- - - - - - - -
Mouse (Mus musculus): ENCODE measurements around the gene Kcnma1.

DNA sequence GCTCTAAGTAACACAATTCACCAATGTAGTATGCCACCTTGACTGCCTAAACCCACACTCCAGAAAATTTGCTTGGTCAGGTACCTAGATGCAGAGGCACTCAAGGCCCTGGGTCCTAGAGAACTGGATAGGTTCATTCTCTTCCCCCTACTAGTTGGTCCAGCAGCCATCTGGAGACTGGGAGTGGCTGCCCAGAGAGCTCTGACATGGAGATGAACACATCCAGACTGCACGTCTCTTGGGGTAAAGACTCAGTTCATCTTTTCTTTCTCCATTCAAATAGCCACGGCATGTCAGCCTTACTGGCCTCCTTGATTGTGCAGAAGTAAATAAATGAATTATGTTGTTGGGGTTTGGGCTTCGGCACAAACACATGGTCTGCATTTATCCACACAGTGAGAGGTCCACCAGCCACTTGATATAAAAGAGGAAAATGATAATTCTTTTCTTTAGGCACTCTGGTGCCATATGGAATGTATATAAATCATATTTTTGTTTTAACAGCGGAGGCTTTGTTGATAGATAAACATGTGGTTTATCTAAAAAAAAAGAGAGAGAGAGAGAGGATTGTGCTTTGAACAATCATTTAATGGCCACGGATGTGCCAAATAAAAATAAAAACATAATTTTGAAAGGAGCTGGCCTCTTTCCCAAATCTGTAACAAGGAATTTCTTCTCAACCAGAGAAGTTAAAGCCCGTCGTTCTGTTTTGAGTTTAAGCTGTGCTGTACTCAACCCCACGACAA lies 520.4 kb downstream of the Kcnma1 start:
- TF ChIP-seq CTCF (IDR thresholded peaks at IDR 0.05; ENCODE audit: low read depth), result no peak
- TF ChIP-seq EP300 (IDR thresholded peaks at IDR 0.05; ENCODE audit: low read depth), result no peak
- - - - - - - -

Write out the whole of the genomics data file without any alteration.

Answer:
Mouse (Mus musculus): ENCODE measurements around the gene Kcnma1.

DNA sequence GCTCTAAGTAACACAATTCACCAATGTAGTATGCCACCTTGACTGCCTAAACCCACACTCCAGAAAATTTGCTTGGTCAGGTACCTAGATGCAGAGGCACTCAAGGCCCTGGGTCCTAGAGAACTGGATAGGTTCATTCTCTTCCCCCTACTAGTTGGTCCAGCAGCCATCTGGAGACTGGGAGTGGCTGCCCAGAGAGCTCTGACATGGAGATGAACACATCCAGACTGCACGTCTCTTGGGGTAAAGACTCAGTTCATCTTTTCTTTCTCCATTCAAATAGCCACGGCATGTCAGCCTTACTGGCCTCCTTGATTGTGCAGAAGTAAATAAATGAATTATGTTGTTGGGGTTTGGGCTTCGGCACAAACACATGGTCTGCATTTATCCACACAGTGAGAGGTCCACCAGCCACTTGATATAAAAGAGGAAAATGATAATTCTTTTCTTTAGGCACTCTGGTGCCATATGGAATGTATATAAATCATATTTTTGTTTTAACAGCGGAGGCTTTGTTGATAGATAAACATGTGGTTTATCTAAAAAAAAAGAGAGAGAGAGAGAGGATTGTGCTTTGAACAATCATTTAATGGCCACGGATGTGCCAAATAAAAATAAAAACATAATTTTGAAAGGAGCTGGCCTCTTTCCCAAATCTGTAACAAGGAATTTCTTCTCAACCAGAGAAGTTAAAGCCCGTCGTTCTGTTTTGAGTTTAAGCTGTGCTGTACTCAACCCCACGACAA lies 520.4 kb downstream of the Kcnma1 start:
- TF ChIP-seq CTCF (IDR thresholded peaks at IDR 0.05; ENCODE audit: low read depth), result no peak
- TF ChIP-seq EP300 (IDR thresholded peaks at IDR 0.05; ENCODE audit: low read depth), result no peak